Book Smarts: Your Smut is Making You Dumb

An article posted March 26th, 2012 in The Atlantic by author Maura Kelly challenges us to commit to a Slow-Books Manifesto.  The idea is this: read 30 minutes a day, every day, mostly classics, to enrich your brainpower and ultimately your life.  Anything non-literary doesn’t count.  That means newspapers, magazines, non-fiction, or foo-foo reading don’t count toward your daily tally.  Ms. Kelly says, “By playing with language, plot structure, and images, it challenges us cognitively even as it entertains. It invites us to see the world in a different way, demands that we interpret unusual descriptions, and pushes our memories to recall characters and plot details.

I call bullshit.

Well, sorta.  Any person worth their salt would agree that committing to reading at least thirty minutes a day wouldn’t be a bad thing.  In a world packed with immediate satisfaction (TWITTER! TEXTING! TEH FACEBOOKZ!), it’s good to have a bit of old fashioned mind stimulation a la word play and imagination.  So, yes, Ms. Kelly, we should read more. Where this crazy train derails is the attempt to define something as “literary,” or rather having literary merit.

Wait! We can’t stop here! This is smart people territory!  Please excuse me as I open up a can of semantic whoop-ass.

“Literary” is an adjective typically pertaining to the nature of books and writings.  So what we really need to decide, then, is: what is literature?  Merriam Webster says, “writings in prose or verse; especially : writings having excellence of form or expression and expressing ideas of permanent or universal interest.” Oxford Dictionary says, “written works, especially those considered of superior or lasting artistic merit.”

In other words, a work of writing consisting of excellent form and/or expression, typically dealing with universal and enduring themes has a high likeliness of being classified as “literary fiction.” Most people wouldn’t argue “the classics” as being literature.  There’s a reason we study them in school.  What bugs me is the notion of there being no merit the “lesser” fictions as well. Gah…lesser fictions.  Puh-leese.  I would imagine many romance novels published today would fly waaaay under Ms. Kelly’s “literature radar.”  Too bad for her because she’s missing out. Some of the most fascinating characters I’ve come across have been in romantic fiction (Jericho Barrons anyone? Smite Turner?)

I typically classify a book as “literature” when it takes a bite out of me and leaves a scar.  It doesn’t matter what genre it is, or whether it’s fiction or non-fiction.  Any work of art that manages to make me pause, stop, and think earns a merit badge in my ledger.  A good book is one that enthralls you and pushes boundaries.  It develops us emotionally. Now, let’s be honest – not all books can pull that off.  In fact, most are palate cleansers. But the thing is, we need the palate cleansers, otherwise we’d have no distinguishing sense of flavor.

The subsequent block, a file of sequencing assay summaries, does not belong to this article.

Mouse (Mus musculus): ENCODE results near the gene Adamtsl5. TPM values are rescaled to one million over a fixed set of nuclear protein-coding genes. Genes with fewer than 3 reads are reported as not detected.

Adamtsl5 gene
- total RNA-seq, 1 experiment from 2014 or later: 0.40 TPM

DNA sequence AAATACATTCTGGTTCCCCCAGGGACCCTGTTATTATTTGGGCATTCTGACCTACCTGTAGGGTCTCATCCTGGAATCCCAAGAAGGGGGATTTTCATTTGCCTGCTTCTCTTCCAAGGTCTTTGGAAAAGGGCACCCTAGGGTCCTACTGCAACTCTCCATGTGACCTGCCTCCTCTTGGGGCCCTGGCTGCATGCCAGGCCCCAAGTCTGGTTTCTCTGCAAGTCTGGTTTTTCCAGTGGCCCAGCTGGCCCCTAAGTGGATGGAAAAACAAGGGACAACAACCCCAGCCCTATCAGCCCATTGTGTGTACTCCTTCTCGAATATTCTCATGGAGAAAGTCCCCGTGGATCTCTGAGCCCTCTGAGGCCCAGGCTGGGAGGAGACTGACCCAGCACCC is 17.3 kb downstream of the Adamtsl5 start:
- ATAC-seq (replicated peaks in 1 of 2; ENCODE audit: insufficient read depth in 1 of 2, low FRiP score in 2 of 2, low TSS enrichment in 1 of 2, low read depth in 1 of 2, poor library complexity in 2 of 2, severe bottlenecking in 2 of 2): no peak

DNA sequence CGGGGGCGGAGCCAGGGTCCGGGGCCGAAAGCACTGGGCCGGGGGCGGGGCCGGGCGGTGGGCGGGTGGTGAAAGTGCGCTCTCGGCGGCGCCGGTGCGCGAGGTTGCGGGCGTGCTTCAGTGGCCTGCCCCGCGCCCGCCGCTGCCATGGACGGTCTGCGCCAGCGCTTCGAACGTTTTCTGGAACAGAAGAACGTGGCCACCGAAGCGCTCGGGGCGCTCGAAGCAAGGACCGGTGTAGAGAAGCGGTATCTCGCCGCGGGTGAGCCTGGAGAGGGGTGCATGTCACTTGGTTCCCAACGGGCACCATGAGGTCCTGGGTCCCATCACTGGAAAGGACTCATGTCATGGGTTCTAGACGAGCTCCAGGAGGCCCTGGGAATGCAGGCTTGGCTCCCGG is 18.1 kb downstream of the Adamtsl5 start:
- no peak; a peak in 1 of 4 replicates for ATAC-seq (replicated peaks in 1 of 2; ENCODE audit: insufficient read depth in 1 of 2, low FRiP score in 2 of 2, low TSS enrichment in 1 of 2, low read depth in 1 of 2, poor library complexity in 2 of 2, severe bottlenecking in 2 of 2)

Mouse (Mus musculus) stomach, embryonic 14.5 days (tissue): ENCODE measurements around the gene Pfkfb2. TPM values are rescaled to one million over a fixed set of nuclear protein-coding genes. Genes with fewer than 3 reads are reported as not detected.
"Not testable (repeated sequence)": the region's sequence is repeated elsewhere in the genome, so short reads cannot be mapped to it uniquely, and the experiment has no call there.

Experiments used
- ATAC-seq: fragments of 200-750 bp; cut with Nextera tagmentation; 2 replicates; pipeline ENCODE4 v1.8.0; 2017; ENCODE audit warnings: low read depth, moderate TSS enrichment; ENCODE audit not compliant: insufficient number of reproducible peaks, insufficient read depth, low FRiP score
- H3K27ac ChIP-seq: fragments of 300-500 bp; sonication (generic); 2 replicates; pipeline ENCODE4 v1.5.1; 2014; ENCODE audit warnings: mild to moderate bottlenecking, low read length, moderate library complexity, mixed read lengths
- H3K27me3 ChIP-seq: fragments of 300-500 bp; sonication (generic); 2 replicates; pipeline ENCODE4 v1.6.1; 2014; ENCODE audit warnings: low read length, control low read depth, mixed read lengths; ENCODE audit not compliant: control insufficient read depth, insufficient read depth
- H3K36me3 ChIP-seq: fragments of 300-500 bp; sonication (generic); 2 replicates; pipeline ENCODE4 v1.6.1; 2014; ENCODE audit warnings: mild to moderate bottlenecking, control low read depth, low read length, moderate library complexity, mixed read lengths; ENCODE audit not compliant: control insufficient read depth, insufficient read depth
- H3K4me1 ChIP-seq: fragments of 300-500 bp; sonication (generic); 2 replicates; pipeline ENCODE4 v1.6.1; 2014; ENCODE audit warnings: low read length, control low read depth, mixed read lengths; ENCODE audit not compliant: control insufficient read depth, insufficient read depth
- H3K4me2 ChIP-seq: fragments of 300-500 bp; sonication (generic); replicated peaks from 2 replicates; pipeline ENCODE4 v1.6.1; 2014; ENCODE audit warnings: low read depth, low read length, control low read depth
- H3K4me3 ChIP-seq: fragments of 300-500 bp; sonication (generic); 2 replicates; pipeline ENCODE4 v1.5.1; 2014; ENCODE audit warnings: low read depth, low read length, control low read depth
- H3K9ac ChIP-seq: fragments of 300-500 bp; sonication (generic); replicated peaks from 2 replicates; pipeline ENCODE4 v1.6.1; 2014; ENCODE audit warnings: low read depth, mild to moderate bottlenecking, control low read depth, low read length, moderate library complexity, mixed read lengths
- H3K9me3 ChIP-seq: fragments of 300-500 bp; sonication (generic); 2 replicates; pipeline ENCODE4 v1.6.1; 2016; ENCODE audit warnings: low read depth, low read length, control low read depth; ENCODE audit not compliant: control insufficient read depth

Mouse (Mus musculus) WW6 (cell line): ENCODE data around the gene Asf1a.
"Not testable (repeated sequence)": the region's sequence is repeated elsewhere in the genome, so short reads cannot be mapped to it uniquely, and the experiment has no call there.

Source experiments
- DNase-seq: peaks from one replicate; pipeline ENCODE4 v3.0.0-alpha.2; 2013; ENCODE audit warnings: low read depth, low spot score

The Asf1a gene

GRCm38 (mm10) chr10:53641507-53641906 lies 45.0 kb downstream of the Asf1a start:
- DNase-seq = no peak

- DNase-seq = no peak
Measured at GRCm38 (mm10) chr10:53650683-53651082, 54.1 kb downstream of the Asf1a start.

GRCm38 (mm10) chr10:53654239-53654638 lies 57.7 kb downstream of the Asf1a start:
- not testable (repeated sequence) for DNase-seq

Generally, I’m getting the impression Ms. Kelly is telling us to read “smart” books, books that are thick and packed with adjectives creatively linked together.  Well, here’s a news flash: Fancy words do not genius make.  Here’s an example:

Hope dangles on a string
Like slow spinning redemption

Vindicated, by Dashboard Confessional

Ain’t this hipster-lyric pretty? But What The Hell Does It Mean!?  If I have to read a sentence more than three times in order to understand it then something is terribly wrong. If reading is meant to develop the human ability to empathize and communicate, I sure as shit better be able to understand what you’re trying to tell me in prose.  “Literature doesn’t just make us smarter, however; it makes us us, shaping our consciences and our identities.” If I walked around talking like this I’d eventually get the shit kicked out of me and have no friends, mostly because no one would ever figure out what the hell I was talking about.  Then again, people might just leave me alone because I’d be absolutely terrifying.

And never mind the fact that many “classics”  were initially published as serials.  Can you imagine One Hundred Years of Solitude by Gabriel García Márquez published in monthly increments, or Cormac McCarthy snippets in your daily newspaper?  The kind of changes the game, a bit, don’t you think?  Or at least the tone.

And can we talk about television?  Kelly writes, “Surveys show that TV viewing makes people unhappy and remorseful—but when has anyone ever felt anything but satisfied after finishing a classic?” First of all, a vast majority of Americans watch reality TV. Maybe I’m alone in this, but I’m not surprised that the result of throwing the trashiest people together in a confined space and filming it is leaving people feeling “unhappy and remorseful.”  For the love of all things holy, there are some supremely amazing works of media out there that have made a permanent impression upon me.  I’m not even limiting this to movies.  Have you seen the season four season finale of Dexter?  I mean holy shit! Or what about the Doctor Who episode with Vincent Van Gogh.  God, I nearly bawled watching that.

I disgress.

There are few “absolutes” in life, and ultimately when it comes to judging aesthetics it’s all subjective.  A dense book isn’t necessarily more relevant than a fluff book. They each have their purpose.  At least that’s my hippie perspective, and perhaps the perceived notion of superiority in Ms. Kelly’s manifesto is what rubs me the wrong way.  And really, I think what she should be implying is “slow books,” not “slow reading.” But even then, what constitutes a pleasant and lingering reading experience for one may not be the same for another.

To summarize, stop reading this blog post, you moron. Pick up a book.  A big one.  A big, thick, long one.

 

Aaannnnnddd…that’s what she said.

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